How does Chagas disease affect DHS dogs on U.S.-Mexico border?

Image: College of Veterinary Medicine & Biomedical Sciences

Dogs working at the US-Mexico border face daily obstacles as they endeavor to keep the country safe from terrorism and criminal trafficking, but a team of researchers at the Texas A&M College of Veterinary Medicine & Biomedical Sciences and its Small Animal Hospital is working to ensure that Chagas disease is not one of those obstacles.

Working with Ashley Saunders, a cardiologist at the hospital, associate professor Sarah Hamer and recent doctoral graduate Alyssa Meyers have spent the past four years examining the impending health implications of Chagas disease and the effect this disease has on the U.S. Department of Homeland Security (DHS) working dogs’ ability to work.

As a result of their early findings, last year, the team received DHS funding to complete the third phase of the study, which is also being done in collaboration with the Institute for Infectious Animal Diseases at Texas A&M.

Chagas disease, caused by the protozoan parasite Trypanosoma cruzi, is transmitted through kissing, or conenose, bugs. While Chagas disease has long been known in Central and South America, there is now increasing awareness for the disease in the southern United States where kissing bugs occur.

Hamer, Meyers, and Saunders all have devoted portions of their research to understanding the full impact of Chagas disease. When they began looking at government working dogs across the United States— and not just on the southern border— they found that approximately 7 percent were exposed to the parasite that causes Chagas disease.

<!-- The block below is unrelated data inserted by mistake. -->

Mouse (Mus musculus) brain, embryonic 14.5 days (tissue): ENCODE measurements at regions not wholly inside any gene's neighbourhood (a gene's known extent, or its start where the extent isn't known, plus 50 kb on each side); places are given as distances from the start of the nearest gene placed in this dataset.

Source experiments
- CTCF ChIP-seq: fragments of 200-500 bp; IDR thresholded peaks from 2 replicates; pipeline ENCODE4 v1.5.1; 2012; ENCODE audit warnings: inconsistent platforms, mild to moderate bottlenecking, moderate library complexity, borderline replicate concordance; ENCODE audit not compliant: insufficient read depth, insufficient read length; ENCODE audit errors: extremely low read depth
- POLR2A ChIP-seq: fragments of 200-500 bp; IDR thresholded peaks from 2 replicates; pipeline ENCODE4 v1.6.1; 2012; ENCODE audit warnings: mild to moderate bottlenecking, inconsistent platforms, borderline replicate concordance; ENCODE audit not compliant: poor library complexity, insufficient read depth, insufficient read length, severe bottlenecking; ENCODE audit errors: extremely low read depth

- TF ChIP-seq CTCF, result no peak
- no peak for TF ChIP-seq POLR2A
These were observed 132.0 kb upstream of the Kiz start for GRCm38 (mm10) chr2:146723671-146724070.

“The DHS maintains more than 3,000 working dogs across the country, including the security dogs at the airports, customs and border protection dogs, Coast Guard dogs, federal protective service dogs, and secret service dogs,” Meyers said. “These are highly valuable dogs, often selected for their drive and pedigree, and, unfortunately, our initial research found that up to 18 percent of the working dogs along the Texas-Mexico border were positive for exposure to T. cruzi, the Chagas parasite.”

The team has narrowed the research to understand the long-lasting health implications of Chagas disease in these working dogs, a project that has required Hamer and Meyers to take trips to the border several times a year to assess the dogs while on the job.

“It’s pretty cool work because we’re intercepting these border patrol dogs while they’re working,” Hamer said. “We just want a glimpse, to take a blood sample, monitor their heart, and we want to put on a Fit Bark—which is like a Fit Bit, but for dogs—all while they’re still working and doing their normal jobs.”

Because Chagas disease can cause acute or chronic heart disease or death in dogs and humans, Saunders, who has worked with Hamer for years on Chagas-related research to help with the project, came aboard to evaluate the tests used to assess the dogs for heart disease.

Because there is no vaccination to prevent Chagas disease in humans or animals, and treatment is limited, Meyers said the team also plans to use this grant to focus on what can be done to control the kissing bugs and prevent transmission.

“Vector control includes things like clearing brush where kissing bugs can dwell from around kennels and houses, minimizing the use of light at night because kissing bugs are drawn to light, and securing access to kennels, to prevent bugs from getting in,” Meyers said.

More at the College of Veterinary Medicine & Biomedical Sciences